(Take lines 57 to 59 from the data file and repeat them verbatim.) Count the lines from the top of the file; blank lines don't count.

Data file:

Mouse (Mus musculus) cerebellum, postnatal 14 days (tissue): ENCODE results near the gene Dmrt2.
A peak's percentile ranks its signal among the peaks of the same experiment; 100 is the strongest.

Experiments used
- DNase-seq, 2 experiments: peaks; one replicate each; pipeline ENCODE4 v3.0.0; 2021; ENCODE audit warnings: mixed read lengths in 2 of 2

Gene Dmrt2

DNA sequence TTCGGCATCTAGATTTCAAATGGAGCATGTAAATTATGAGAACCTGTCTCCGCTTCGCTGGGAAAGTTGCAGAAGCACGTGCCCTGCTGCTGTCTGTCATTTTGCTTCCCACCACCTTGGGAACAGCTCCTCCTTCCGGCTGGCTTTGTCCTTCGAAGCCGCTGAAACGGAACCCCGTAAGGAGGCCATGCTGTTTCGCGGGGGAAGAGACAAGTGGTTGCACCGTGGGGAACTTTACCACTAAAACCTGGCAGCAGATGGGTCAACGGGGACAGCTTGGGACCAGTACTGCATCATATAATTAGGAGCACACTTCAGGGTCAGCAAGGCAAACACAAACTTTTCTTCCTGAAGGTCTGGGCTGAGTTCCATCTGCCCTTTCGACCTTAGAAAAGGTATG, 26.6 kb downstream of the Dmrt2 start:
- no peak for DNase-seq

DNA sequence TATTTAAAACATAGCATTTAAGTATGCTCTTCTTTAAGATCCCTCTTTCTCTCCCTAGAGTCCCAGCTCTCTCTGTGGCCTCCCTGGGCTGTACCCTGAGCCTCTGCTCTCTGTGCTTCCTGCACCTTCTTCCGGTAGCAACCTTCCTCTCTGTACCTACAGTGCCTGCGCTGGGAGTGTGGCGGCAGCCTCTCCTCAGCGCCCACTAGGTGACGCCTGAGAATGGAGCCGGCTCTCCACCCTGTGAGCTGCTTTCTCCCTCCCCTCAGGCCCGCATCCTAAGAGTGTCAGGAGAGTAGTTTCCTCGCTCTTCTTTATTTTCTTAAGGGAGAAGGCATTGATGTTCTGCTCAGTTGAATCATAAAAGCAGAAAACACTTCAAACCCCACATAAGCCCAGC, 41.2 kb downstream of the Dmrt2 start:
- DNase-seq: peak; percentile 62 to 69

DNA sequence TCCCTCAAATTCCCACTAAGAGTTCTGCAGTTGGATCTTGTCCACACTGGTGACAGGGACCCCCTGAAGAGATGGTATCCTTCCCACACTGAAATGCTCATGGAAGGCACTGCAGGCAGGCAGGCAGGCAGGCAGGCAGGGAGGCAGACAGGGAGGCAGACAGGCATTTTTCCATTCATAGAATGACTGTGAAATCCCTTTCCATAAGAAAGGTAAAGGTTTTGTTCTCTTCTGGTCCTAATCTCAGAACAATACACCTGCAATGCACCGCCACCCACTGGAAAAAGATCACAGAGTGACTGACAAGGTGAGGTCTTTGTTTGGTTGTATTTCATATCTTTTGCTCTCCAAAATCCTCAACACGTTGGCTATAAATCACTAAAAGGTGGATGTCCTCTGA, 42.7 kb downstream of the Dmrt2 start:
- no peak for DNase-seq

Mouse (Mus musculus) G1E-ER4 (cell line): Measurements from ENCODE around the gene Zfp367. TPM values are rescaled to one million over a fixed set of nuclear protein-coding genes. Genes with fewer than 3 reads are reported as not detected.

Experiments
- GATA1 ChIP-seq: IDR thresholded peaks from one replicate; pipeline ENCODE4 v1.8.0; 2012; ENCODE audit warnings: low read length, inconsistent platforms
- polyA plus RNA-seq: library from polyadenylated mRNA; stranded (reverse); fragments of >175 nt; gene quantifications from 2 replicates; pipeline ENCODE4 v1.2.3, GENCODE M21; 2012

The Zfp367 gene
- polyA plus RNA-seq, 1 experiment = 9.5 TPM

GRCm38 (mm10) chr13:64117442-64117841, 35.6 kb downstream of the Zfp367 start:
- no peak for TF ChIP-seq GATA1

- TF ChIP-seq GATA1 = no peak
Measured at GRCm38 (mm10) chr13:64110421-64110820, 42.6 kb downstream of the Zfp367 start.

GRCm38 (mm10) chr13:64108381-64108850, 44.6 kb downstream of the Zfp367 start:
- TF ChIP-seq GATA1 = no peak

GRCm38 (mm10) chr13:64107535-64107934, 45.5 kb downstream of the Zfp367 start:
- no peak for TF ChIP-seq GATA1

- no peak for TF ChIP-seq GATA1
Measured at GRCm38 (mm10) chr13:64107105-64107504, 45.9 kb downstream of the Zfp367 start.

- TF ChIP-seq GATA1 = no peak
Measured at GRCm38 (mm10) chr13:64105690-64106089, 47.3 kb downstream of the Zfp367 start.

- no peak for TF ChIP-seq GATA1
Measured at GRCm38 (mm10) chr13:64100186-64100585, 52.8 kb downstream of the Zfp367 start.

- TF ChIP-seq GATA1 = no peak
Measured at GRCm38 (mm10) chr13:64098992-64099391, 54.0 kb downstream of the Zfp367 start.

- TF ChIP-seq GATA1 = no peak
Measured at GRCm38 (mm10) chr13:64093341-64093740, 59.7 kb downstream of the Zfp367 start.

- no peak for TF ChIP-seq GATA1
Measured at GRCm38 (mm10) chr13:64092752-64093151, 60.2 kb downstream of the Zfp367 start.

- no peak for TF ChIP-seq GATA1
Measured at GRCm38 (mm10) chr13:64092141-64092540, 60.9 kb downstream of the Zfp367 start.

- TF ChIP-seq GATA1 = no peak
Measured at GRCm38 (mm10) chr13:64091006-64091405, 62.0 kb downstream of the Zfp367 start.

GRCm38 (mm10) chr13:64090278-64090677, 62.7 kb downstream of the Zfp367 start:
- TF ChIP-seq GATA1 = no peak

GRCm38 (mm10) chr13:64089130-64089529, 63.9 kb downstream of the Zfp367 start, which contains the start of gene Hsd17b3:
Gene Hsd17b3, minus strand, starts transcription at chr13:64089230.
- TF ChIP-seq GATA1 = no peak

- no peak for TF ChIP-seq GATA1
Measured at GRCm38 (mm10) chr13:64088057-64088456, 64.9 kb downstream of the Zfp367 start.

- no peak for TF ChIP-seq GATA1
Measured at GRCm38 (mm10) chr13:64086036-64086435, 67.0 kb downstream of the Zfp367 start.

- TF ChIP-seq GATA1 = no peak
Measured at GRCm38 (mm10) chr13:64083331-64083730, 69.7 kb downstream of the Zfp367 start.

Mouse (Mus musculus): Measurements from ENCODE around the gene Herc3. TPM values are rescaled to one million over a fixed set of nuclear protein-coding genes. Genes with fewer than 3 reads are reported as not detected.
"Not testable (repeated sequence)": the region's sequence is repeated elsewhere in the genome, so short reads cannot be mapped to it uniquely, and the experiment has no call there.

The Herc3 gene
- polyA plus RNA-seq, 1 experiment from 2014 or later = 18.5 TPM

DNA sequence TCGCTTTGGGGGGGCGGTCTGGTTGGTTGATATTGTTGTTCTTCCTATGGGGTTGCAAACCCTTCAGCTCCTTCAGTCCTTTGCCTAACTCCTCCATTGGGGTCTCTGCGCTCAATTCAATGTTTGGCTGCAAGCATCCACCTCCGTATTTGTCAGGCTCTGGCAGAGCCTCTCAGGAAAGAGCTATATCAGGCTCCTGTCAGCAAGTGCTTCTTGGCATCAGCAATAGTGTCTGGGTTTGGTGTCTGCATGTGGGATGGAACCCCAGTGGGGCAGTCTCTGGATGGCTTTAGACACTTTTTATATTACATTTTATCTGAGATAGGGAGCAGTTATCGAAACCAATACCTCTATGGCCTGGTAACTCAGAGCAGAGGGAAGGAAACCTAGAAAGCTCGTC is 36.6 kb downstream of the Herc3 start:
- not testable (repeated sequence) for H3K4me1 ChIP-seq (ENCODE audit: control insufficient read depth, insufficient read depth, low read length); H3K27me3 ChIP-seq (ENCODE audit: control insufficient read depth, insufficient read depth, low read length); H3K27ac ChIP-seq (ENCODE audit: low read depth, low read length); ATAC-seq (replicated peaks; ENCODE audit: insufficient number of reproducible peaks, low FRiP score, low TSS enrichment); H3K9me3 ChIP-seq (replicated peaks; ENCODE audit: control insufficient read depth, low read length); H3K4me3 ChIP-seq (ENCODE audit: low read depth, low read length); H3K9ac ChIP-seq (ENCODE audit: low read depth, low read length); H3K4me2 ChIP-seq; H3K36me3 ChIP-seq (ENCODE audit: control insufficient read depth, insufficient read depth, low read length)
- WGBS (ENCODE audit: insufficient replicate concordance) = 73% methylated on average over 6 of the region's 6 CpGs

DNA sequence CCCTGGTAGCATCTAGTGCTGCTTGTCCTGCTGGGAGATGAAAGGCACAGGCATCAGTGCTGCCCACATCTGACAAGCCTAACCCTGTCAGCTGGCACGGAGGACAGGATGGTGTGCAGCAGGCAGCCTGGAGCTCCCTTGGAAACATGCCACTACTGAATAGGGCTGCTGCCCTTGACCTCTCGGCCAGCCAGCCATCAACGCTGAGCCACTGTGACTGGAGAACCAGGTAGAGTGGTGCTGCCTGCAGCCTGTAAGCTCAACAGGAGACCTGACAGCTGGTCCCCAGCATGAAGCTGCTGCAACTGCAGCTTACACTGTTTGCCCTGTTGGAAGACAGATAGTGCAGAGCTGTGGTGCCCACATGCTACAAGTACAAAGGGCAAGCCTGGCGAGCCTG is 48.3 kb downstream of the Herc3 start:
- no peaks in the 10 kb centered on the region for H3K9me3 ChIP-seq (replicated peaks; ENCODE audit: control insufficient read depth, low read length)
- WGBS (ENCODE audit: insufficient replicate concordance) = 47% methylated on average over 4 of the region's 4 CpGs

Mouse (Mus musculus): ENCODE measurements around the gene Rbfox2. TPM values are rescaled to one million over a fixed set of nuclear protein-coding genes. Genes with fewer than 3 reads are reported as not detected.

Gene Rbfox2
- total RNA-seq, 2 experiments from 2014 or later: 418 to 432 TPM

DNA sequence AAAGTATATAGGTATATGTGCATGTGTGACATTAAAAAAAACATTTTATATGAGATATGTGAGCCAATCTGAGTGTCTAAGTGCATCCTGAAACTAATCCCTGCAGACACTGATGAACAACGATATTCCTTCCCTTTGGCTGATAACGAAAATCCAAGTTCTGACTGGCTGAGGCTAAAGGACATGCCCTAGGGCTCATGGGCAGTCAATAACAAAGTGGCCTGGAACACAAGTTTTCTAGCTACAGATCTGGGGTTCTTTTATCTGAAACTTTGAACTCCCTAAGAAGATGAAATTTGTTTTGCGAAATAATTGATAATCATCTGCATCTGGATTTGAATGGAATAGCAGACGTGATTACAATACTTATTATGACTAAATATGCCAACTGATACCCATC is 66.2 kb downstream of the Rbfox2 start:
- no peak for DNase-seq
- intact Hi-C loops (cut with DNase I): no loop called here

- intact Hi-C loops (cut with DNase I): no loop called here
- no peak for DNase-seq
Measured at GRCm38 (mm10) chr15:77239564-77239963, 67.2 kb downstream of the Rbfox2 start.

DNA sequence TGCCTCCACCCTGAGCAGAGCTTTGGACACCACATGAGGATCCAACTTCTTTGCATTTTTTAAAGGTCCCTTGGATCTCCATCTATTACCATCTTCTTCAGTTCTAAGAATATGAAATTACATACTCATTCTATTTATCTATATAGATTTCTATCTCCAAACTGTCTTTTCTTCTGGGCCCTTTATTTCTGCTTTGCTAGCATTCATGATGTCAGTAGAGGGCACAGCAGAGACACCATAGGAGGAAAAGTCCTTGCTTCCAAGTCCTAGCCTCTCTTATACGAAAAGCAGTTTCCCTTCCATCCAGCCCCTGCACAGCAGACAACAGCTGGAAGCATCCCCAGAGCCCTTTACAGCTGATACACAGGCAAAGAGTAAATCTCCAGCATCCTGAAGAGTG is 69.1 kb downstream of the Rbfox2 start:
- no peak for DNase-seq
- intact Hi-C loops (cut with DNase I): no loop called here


DNA sequence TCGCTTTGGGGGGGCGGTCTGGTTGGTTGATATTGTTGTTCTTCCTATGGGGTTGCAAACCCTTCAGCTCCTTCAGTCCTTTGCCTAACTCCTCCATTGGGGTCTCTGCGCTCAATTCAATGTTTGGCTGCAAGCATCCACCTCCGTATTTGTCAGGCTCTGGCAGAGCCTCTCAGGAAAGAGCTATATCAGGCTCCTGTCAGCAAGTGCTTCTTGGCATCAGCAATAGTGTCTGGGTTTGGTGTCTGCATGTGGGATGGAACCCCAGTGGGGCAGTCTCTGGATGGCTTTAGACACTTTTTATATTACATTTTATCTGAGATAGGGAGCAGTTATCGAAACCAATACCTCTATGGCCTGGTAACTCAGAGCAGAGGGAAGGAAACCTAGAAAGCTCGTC is 36.6 kb downstream of the Herc3 start:
- not testable (repeated sequence) for H3K4me1 ChIP-seq (ENCODE audit: control insufficient read depth, insufficient read depth, low read length); H3K27me3 ChIP-seq (ENCODE audit: control insufficient read depth, insufficient read depth, low read length); H3K27ac ChIP-seq (ENCODE audit: low read depth, low read length); ATAC-seq (replicated peaks; ENCODE audit: insufficient number of reproducible peaks, low FRiP score, low TSS enrichment); H3K9me3 ChIP-seq (replicated peaks; ENCODE audit: control insufficient read depth, low read length); H3K4me3 ChIP-seq (ENCODE audit: low read depth, low read length); H3K9ac ChIP-seq (ENCODE audit: low read depth, low read length); H3K4me2 ChIP-seq; H3K36me3 ChIP-seq (ENCODE audit: control insufficient read depth, insufficient read depth, low read length)
- WGBS (ENCODE audit: insufficient replicate concordance) = 73% methylated on average over 6 of the region's 6 CpGs